Old Master Paintings

Baroque Visions of Ancient Heroes: Hercules and Atalanta

NEW YORK, NY -- Humanist scholars of the Renaissance were enthralled with Greek and Roman Antiquity, a fascination that continued among well-educated people through the Baroque, Rococo and Neoclassic eras well into the 20th century. This devotion to the Classical past naturally influenced the visual arts of all of these periods. Starting in the 15th century, we begin to see paintings of incidents from Greek and Roman history and mythology, usually offered to exemplify moral principles. The mythological hero Hercules, for example, appeared in paintings of the Renaissance as a personification of virtue, shown either performing his famous feats of strength or as a young man at a crossroads choosing a life of difficult moral struggle over one of ease and self-indulgence.

By the Baroque period, however, images of Hercules more often illustrated other moments in his life. For example, a drawing attributed to the 17th-century Italian artist Luigi Scaramuccia shows Jupiter welcoming Hercules to Olympus, after the hero had been granted immortality as a reward for his valorous life (Lot 43). It is interesting to see how Christian religious subject matter has influenced this composition. If Jupiter were not accompanied by his eagle we could easily take him to be God the Father; and if Hercules were not shown with his distinctive olive-wood club he could be a Christian saint welcomed to heaven for unshakable faith.

One of the most popular incidents from the life of Hercules in the 17th and 18th centuries was the tale of Hercules and Omphale. According to numerous Greek and Roman sources, in order to expiate the inadvertent murder of a friend, Hercules was commanded by an oracle to serve Queen Omphale of Lydia, a kingdom in Asia Minor, for one year. Once at her court, the invincible hero was required to dress as a woman and to do various household chores. Later, however, Hercules and Omphale became lovers, married, and had a son. In the ancient world this extraordinary account was accepted as historic fact; until the destruction of the Lydian kingdom by Cyrus of Persia in 546 B.C., the kings of Lydia claimed Hercules as their ancestor.

Depending on the point of view of the patron, the gender-bending possibilities of this story could be moralizing, humorous or erotic. One version of the subject, by a Flemish artist of the mid-17th century (Lot 60) shows Hercules meekly spinning thread with a distaff and drop spindle while the beautiful Omphale has put on his lion skin cloak and leans on his club. He is wearing one of her bejeweled sandals and little else. Here is the first part of the story: Hercules gamely taking his punishment as he agreed to in order to redeem himself. But as this handsome, cross-dressing couple gaze at one another, we can see Cupid with his bow hovering on the right, while a wingless love-spirit tugs at Omphale’s borrowed headgear and another unlatches Hercules’s remaining sandal. The massive four-poster bed in the background clearly shows us where this delicious narrative is headed.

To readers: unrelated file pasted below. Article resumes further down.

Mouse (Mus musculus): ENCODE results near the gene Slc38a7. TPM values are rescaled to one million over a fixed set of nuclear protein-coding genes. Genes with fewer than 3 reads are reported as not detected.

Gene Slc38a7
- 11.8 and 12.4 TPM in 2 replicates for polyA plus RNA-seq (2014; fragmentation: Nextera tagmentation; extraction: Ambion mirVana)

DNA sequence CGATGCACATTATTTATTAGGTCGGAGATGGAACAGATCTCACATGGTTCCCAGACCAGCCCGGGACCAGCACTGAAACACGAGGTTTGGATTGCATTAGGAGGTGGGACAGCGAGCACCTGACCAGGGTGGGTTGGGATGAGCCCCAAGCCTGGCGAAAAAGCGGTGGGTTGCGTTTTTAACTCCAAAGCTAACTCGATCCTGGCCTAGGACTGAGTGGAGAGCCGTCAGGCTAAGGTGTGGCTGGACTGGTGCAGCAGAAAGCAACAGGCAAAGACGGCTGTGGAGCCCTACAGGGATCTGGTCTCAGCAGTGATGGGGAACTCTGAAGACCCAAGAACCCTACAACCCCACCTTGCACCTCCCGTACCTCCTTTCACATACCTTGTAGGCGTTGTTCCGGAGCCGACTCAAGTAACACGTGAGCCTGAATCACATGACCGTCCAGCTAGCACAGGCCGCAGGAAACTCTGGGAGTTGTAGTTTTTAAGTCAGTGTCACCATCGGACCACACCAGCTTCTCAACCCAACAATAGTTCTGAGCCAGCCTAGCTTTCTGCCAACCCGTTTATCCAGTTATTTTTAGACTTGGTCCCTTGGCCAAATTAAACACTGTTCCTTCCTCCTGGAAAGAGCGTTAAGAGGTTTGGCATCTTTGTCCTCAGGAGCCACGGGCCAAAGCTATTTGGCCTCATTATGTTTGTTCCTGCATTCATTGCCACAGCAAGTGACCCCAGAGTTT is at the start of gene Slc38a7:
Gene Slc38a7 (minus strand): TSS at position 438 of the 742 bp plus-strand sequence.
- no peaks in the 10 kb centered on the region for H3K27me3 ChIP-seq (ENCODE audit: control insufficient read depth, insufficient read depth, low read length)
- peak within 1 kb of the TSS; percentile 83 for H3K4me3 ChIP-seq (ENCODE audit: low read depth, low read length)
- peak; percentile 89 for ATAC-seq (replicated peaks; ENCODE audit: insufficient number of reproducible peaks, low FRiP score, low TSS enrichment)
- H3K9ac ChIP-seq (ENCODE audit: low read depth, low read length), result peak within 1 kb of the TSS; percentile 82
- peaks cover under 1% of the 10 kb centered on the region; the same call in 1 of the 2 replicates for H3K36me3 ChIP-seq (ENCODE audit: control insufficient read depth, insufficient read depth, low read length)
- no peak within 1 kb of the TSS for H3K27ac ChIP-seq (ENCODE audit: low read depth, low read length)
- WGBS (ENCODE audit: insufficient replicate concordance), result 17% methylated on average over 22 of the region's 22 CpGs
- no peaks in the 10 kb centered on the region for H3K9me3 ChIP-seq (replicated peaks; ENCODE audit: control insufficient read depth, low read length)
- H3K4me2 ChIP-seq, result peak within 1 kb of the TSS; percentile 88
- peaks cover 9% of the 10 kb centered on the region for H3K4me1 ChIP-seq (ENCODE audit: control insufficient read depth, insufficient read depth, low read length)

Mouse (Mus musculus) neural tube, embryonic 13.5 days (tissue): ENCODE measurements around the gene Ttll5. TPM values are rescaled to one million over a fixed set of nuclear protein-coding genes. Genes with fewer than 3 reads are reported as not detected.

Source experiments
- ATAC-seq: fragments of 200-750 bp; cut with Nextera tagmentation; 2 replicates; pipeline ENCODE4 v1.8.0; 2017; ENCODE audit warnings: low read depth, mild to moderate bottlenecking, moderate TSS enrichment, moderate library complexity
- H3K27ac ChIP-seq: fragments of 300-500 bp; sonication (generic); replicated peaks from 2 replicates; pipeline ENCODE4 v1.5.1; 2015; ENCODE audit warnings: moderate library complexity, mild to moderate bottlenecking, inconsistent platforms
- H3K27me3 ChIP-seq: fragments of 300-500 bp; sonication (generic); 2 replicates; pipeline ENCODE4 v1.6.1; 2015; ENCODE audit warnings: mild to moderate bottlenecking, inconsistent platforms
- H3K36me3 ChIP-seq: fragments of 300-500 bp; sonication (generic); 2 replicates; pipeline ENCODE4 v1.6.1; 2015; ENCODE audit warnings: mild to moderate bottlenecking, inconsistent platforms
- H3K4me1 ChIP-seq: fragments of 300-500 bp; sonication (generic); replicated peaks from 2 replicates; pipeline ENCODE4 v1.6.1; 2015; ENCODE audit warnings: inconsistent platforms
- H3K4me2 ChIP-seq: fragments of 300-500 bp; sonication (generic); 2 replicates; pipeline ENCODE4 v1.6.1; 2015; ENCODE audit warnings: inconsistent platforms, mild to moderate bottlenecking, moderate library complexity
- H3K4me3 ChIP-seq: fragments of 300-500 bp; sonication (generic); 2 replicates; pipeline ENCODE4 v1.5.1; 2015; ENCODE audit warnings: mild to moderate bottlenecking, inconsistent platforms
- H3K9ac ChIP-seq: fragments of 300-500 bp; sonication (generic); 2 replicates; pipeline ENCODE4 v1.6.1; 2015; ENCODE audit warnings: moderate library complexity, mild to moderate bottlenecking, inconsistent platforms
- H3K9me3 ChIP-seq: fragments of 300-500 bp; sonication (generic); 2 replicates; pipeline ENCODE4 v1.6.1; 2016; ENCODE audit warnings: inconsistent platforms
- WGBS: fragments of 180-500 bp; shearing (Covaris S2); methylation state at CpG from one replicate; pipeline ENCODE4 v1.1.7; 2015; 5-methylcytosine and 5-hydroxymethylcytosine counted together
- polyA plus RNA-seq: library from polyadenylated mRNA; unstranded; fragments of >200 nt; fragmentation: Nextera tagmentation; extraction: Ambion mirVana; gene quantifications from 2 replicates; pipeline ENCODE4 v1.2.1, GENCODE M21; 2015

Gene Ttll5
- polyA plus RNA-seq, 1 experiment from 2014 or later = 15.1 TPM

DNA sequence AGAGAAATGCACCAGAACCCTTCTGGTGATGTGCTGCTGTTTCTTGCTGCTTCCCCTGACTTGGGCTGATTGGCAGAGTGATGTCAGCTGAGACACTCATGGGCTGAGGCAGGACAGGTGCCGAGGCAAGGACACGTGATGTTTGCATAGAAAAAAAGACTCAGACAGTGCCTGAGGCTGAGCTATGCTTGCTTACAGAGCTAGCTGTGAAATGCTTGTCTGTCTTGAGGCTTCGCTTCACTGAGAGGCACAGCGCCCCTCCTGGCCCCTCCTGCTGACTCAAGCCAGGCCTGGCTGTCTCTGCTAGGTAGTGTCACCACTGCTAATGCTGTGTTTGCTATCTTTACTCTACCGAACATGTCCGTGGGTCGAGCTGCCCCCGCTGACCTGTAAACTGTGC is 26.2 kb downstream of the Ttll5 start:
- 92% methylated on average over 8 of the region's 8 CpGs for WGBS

The incongruity of beautiful ladies in men’s attire or following men’s pursuits was clearly an attraction to writers and artists in both the ancient world and Baroque Europe. We read of the goddess Athena as a warrior and her sister Artemis as a huntress, not to mention various Amazons fighting at Troy and in the wars of Theseus. The most commonly depicted of these heroic beauties was Atalanta, a Greek princess abandoned as a baby and raised by a she-bear. Later she was befriended by a group of hunters, who taught her to use a spear, bow and arrows. She became famous for her skill, and even took part in the Calydonian Boar Hunt, one of the great pan-Hellenic expeditions of the Bronze Age. An image from the Baroque period by an unidentified 17th-century Italian artist shows her on another legendary hunt (Lot 64). Here Atalanta, who was renowned for her swiftness of foot, runs easily alongside a galloping horseman in pursuit of a stag, leaving the rest of their party behind. She seems to be the one in charge, directing the thrust of her companion’s spear. Strangely, he is dressed as a Roman soldier, an anachronism of which the artist was perhaps unaware. One charming detail emerges from a sac created by the tying of Atalanta’s cloak, just above her left hip: the bell of a small hunting horn.

In these Baroque pictures the high-minded Renaissance world of moralizing allegory and emblems of virtue has been left far behind. Feats of strength and skill, children raised by wild animals, oracles sending heroes on quests, passionate love affairs, the founding of royal dynasties—these are simply wonderful stories, full of strangeness, excitement and drama, to be enjoyed just as we enjoy a good novel today.

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Portrait of specialist Elaine Banks Stainton
Senior Specialist, Paintings & Drawings
Old Master Paintings
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